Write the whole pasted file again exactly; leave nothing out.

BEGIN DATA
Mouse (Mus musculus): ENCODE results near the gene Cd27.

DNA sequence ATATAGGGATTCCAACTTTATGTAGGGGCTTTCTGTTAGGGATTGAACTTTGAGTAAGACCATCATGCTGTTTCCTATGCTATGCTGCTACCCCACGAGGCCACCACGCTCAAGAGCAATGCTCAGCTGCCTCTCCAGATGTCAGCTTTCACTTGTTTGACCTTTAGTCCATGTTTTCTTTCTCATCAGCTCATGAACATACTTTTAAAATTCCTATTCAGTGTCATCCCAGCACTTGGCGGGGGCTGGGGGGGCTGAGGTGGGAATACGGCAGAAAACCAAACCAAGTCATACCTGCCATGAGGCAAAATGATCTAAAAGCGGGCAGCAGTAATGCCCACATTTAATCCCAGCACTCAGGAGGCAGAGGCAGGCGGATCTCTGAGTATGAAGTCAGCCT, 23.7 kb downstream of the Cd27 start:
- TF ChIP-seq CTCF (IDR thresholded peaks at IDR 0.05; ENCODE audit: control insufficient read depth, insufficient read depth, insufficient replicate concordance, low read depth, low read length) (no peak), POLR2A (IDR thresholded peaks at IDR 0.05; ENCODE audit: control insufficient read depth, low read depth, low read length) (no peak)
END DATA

Mouse (Mus musculus): ENCODE results near the gene Cd27.

DNA sequence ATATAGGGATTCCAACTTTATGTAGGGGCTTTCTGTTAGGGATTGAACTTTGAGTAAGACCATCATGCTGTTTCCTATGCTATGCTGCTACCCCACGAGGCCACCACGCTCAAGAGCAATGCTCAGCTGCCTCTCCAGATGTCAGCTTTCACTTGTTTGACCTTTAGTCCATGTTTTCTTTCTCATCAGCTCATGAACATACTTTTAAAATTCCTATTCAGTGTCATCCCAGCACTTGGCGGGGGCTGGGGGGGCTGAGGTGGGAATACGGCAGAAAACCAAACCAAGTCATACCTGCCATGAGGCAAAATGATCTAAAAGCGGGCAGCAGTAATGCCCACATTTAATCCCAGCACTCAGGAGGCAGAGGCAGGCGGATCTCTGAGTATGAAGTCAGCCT, 23.7 kb downstream of the Cd27 start:
- TF ChIP-seq CTCF (IDR thresholded peaks at IDR 0.05; ENCODE audit: control insufficient read depth, insufficient read depth, insufficient replicate concordance, low read depth, low read length) (no peak), POLR2A (IDR thresholded peaks at IDR 0.05; ENCODE audit: control insufficient read depth, low read depth, low read length) (no peak)